I'm still working on the clerestory windows and skylights.  Doors and windows take a lot of time, but I think it's starting to really come together on the inside.

Can you feel the cool breeze coming in through the window?

Shutter garden

by brae  

To hide the open wires on the door side of the Studio, I painted a Houseworks shutter to make a vertical garden.  The base coat was Lemonade by Folk Art followed by two washes of Asphaltum and Slate Grey both by Americana

The idea came from this image of a shutter holding flower pots.  I found the image on pinterest, but I think I've traced the original source to here.

I painted some wood pots with Robin's Egg Blue by Joann followed by a wash of Foliage Green by Americana, also with a satin varnish.

I used jewelry wire to attach the flower pots to the shutter, using a pin vise to make small pilot holes and attaching the wire holders with super glue gel.

Here is the siding propped in place showing the hole to access the wires.

And, with the completed shutter garden held in place with mini hold wax.

I made the plants and flowers to add to the pots.  I had leftover Bonnie Lavish leaves from the sunflowers I put together.  I added some orange dried flowers for a pop of color.

I painted a laser cut fern kit by Jeannetta Kendall with a variety of greens followed by a satin varnish on the darker of the two sides.

I shaped some impatiens purchased at one of the local mini shows from Small Talk (no web address).  I colored the middle with a yellow pencil.  I added the impatiens to thin stems of floral wire and set them into the leaves.

I had some leftover lavender stalks and Erica moss from The Miniature Garden, when I had made the plants for The Aero Squadron Lounge.

The last plant is a dusty miller by Bonnie Lavish.  All of the pots are removable.

These would make lovely party favors or place cards, no?  :D

Clerestory windows, part 1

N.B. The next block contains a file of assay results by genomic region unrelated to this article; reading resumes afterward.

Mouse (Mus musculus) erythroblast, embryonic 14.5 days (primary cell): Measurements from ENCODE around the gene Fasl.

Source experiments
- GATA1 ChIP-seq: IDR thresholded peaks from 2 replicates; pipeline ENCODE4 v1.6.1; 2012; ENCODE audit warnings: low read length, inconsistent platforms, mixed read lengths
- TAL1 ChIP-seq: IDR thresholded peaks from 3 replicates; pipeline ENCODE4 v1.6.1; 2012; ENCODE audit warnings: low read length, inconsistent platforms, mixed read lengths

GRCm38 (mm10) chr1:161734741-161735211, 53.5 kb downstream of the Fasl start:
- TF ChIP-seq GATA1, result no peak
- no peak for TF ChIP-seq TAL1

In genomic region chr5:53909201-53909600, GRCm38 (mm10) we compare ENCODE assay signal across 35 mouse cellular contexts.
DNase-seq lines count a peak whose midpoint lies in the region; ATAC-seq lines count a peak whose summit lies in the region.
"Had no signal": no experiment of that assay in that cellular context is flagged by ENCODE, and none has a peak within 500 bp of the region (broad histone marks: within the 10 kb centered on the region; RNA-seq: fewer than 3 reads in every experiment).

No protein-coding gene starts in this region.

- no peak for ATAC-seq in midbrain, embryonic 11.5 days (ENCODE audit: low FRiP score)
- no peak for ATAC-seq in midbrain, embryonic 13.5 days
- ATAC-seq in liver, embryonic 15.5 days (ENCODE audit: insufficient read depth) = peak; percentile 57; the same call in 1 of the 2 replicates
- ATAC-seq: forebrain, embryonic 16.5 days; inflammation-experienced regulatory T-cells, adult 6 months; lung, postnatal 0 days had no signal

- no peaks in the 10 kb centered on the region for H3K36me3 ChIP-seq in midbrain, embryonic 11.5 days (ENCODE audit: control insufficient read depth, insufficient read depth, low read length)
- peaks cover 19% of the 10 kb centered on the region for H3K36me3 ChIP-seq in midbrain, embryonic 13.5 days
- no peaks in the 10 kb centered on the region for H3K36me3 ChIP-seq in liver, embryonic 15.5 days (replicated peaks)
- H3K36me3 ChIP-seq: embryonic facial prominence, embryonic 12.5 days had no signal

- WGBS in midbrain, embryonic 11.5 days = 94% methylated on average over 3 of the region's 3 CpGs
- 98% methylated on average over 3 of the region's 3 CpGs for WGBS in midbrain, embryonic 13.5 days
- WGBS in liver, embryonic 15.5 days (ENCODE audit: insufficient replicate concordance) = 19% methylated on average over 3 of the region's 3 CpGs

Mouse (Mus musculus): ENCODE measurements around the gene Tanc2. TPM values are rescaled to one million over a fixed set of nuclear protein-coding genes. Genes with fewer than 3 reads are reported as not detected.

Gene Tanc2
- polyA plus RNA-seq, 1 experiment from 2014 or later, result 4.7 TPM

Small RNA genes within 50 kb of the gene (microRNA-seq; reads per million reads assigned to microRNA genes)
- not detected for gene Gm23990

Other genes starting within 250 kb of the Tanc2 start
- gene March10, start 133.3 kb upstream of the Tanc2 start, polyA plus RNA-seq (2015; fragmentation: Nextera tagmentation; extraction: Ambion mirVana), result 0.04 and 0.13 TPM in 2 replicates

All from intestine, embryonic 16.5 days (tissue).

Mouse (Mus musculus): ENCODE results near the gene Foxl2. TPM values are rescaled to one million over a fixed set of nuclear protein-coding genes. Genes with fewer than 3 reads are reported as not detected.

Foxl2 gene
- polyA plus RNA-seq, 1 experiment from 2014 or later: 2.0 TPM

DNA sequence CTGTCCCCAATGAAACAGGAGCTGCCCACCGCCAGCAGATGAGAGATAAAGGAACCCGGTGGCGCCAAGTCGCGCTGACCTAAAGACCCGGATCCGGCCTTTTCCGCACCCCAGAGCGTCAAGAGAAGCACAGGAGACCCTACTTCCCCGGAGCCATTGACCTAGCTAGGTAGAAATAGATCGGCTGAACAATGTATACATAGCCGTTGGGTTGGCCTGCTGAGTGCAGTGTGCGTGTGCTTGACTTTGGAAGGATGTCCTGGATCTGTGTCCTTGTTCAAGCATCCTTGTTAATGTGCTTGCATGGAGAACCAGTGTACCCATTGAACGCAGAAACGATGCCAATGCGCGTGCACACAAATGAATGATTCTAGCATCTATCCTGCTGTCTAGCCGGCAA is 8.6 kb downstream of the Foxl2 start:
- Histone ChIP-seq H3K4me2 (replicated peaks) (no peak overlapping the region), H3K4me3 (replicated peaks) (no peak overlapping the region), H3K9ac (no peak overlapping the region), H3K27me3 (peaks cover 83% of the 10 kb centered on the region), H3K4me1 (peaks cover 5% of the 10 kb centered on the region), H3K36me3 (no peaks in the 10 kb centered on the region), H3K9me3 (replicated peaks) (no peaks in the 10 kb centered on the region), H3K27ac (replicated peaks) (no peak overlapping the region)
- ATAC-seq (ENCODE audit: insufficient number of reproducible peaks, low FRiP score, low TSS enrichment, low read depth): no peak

by brae  

When I lowered the ceiling height of The Artist's Studio, I had originally thought to fill in the lower portion of the original side windows.  After a dry fitting of the roof in place, however, I decided I liked the odd shaped windows.  A happy accident.  :]

Of course, there are no readymade windows in this particular shape, so I would have to improvise.  I had extra Houseworks 8-light windows, and they fit well in the existing hole.  These are the same windows I'll be using for the skylights.  I marked where the window should be cut, leaving a little give for proper fitting.

I used my scroll saw to cut along the lines and removed the interior pieces.  I was able to cut both clerestory windows from one 8-light window.

I tested the fit.  You can see the pieces of strip wood I cut to fill in the groove in the ceiling over the window opening.  This groove is what allows the roof board to attach to the walls.  They aren't glued yet, which is good since I need to adjust this one.  :D

The removed interior pieces left cutouts in the outer frame.  I used strip wood to make patches.

A little spackling added will give a smooth surface under the paint.

The acrylic sheet allows you to cut any shape or size window.  These particular windows don't come with acrylic inserts.  I'll leave the protective film on until I'm ready to install the windows.


I tested the fit again.

All good!  :]